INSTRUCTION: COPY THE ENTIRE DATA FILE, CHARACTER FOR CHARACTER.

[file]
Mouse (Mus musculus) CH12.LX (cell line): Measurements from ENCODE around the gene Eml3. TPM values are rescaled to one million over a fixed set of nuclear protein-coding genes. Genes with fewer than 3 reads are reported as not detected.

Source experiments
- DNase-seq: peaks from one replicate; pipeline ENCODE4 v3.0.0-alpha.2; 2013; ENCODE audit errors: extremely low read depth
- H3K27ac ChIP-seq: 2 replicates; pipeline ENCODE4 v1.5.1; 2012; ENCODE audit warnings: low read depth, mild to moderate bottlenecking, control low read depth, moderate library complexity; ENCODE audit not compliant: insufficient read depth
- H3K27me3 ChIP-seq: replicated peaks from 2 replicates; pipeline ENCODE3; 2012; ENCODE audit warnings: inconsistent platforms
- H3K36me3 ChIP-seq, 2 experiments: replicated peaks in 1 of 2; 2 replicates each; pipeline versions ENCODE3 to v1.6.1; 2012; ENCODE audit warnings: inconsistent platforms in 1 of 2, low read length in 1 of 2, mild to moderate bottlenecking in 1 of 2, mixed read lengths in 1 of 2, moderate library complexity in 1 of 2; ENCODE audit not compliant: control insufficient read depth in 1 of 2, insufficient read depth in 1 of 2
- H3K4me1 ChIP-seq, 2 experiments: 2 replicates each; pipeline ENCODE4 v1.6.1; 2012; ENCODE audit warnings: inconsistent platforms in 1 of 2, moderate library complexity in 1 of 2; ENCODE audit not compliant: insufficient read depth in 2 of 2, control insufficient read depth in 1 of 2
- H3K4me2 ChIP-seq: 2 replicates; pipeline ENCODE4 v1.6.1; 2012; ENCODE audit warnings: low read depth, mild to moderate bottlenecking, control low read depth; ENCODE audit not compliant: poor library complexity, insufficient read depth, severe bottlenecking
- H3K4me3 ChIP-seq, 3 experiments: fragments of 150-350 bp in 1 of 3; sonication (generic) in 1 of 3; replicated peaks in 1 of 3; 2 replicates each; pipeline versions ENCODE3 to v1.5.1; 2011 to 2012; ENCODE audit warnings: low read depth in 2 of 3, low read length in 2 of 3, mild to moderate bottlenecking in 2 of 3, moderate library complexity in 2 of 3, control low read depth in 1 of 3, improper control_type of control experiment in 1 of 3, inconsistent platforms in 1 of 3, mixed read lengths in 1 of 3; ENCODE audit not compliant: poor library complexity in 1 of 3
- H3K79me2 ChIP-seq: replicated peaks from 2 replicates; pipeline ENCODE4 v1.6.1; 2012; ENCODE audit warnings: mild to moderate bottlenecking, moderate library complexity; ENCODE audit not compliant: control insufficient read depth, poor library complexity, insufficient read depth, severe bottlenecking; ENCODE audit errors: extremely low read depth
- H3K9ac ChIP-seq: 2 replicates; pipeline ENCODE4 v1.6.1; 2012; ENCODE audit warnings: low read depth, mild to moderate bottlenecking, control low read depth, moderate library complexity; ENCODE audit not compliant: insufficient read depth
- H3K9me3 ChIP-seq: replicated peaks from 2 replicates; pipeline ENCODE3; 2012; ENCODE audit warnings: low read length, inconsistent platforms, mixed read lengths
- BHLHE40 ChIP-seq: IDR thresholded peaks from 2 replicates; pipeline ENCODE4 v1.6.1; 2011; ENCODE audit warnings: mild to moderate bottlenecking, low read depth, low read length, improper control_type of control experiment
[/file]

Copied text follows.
Mouse (Mus musculus) CH12.LX (cell line): Measurements from ENCODE around the gene Eml3. TPM values are rescaled to one million over a fixed set of nuclear protein-coding genes. Genes with fewer than 3 reads are reported as not detected.

Source experiments
- DNase-seq: peaks from one replicate; pipeline ENCODE4 v3.0.0-alpha.2; 2013; ENCODE audit errors: extremely low read depth
- H3K27ac ChIP-seq: 2 replicates; pipeline ENCODE4 v1.5.1; 2012; ENCODE audit warnings: low read depth, mild to moderate bottlenecking, control low read depth, moderate library complexity; ENCODE audit not compliant: insufficient read depth
- H3K27me3 ChIP-seq: replicated peaks from 2 replicates; pipeline ENCODE3; 2012; ENCODE audit warnings: inconsistent platforms
- H3K36me3 ChIP-seq, 2 experiments: replicated peaks in 1 of 2; 2 replicates each; pipeline versions ENCODE3 to v1.6.1; 2012; ENCODE audit warnings: inconsistent platforms in 1 of 2, low read length in 1 of 2, mild to moderate bottlenecking in 1 of 2, mixed read lengths in 1 of 2, moderate library complexity in 1 of 2; ENCODE audit not compliant: control insufficient read depth in 1 of 2, insufficient read depth in 1 of 2
- H3K4me1 ChIP-seq, 2 experiments: 2 replicates each; pipeline ENCODE4 v1.6.1; 2012; ENCODE audit warnings: inconsistent platforms in 1 of 2, moderate library complexity in 1 of 2; ENCODE audit not compliant: insufficient read depth in 2 of 2, control insufficient read depth in 1 of 2
- H3K4me2 ChIP-seq: 2 replicates; pipeline ENCODE4 v1.6.1; 2012; ENCODE audit warnings: low read depth, mild to moderate bottlenecking, control low read depth; ENCODE audit not compliant: poor library complexity, insufficient read depth, severe bottlenecking
- H3K4me3 ChIP-seq, 3 experiments: fragments of 150-350 bp in 1 of 3; sonication (generic) in 1 of 3; replicated peaks in 1 of 3; 2 replicates each; pipeline versions ENCODE3 to v1.5.1; 2011 to 2012; ENCODE audit warnings: low read depth in 2 of 3, low read length in 2 of 3, mild to moderate bottlenecking in 2 of 3, moderate library complexity in 2 of 3, control low read depth in 1 of 3, improper control_type of control experiment in 1 of 3, inconsistent platforms in 1 of 3, mixed read lengths in 1 of 3; ENCODE audit not compliant: poor library complexity in 1 of 3
- H3K79me2 ChIP-seq: replicated peaks from 2 replicates; pipeline ENCODE4 v1.6.1; 2012; ENCODE audit warnings: mild to moderate bottlenecking, moderate library complexity; ENCODE audit not compliant: control insufficient read depth, poor library complexity, insufficient read depth, severe bottlenecking; ENCODE audit errors: extremely low read depth
- H3K9ac ChIP-seq: 2 replicates; pipeline ENCODE4 v1.6.1; 2012; ENCODE audit warnings: low read depth, mild to moderate bottlenecking, control low read depth, moderate library complexity; ENCODE audit not compliant: insufficient read depth
- H3K9me3 ChIP-seq: replicated peaks from 2 replicates; pipeline ENCODE3; 2012; ENCODE audit warnings: low read length, inconsistent platforms, mixed read lengths
- BHLHE40 ChIP-seq: IDR thresholded peaks from 2 replicates; pipeline ENCODE4 v1.6.1; 2011; ENCODE audit warnings: mild to moderate bottlenecking, low read depth, low read length, improper control_type of control experiment